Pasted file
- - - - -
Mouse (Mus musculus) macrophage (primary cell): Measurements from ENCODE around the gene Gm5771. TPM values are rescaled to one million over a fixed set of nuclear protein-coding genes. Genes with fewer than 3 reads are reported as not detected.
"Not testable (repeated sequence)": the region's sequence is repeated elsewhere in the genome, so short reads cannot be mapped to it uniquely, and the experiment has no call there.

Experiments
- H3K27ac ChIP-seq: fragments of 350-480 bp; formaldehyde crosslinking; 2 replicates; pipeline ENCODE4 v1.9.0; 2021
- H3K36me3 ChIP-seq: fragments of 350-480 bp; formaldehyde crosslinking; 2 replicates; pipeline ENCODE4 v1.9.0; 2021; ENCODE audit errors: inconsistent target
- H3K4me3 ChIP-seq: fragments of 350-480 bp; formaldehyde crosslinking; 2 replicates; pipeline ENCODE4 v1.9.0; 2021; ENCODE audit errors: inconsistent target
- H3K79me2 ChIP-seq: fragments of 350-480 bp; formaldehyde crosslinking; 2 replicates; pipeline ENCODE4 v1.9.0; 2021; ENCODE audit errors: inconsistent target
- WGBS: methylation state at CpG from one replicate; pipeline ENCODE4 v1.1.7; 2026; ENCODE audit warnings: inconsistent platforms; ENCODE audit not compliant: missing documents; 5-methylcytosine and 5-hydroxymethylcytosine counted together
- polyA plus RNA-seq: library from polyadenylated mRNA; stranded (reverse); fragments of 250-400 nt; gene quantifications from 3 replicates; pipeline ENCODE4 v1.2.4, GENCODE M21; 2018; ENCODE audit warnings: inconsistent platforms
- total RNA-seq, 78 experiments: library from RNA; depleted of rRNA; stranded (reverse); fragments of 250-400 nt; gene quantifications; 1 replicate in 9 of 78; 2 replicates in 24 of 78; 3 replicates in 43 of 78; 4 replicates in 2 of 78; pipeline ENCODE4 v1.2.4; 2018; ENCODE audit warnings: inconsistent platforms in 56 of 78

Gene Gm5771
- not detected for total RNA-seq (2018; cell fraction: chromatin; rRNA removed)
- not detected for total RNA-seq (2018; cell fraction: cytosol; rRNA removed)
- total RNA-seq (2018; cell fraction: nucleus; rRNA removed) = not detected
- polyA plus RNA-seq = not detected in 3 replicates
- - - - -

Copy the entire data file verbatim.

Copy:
Mouse (Mus musculus) macrophage (primary cell): Measurements from ENCODE around the gene Gm5771. TPM values are rescaled to one million over a fixed set of nuclear protein-coding genes. Genes with fewer than 3 reads are reported as not detected.
"Not testable (repeated sequence)": the region's sequence is repeated elsewhere in the genome, so short reads cannot be mapped to it uniquely, and the experiment has no call there.

Experiments
- H3K27ac ChIP-seq: fragments of 350-480 bp; formaldehyde crosslinking; 2 replicates; pipeline ENCODE4 v1.9.0; 2021
- H3K36me3 ChIP-seq: fragments of 350-480 bp; formaldehyde crosslinking; 2 replicates; pipeline ENCODE4 v1.9.0; 2021; ENCODE audit errors: inconsistent target
- H3K4me3 ChIP-seq: fragments of 350-480 bp; formaldehyde crosslinking; 2 replicates; pipeline ENCODE4 v1.9.0; 2021; ENCODE audit errors: inconsistent target
- H3K79me2 ChIP-seq: fragments of 350-480 bp; formaldehyde crosslinking; 2 replicates; pipeline ENCODE4 v1.9.0; 2021; ENCODE audit errors: inconsistent target
- WGBS: methylation state at CpG from one replicate; pipeline ENCODE4 v1.1.7; 2026; ENCODE audit warnings: inconsistent platforms; ENCODE audit not compliant: missing documents; 5-methylcytosine and 5-hydroxymethylcytosine counted together
- polyA plus RNA-seq: library from polyadenylated mRNA; stranded (reverse); fragments of 250-400 nt; gene quantifications from 3 replicates; pipeline ENCODE4 v1.2.4, GENCODE M21; 2018; ENCODE audit warnings: inconsistent platforms
- total RNA-seq, 78 experiments: library from RNA; depleted of rRNA; stranded (reverse); fragments of 250-400 nt; gene quantifications; 1 replicate in 9 of 78; 2 replicates in 24 of 78; 3 replicates in 43 of 78; 4 replicates in 2 of 78; pipeline ENCODE4 v1.2.4; 2018; ENCODE audit warnings: inconsistent platforms in 56 of 78

Gene Gm5771
- not detected for total RNA-seq (2018; cell fraction: chromatin; rRNA removed)
- not detected for total RNA-seq (2018; cell fraction: cytosol; rRNA removed)
- total RNA-seq (2018; cell fraction: nucleus; rRNA removed) = not detected
- polyA plus RNA-seq = not detected in 3 replicates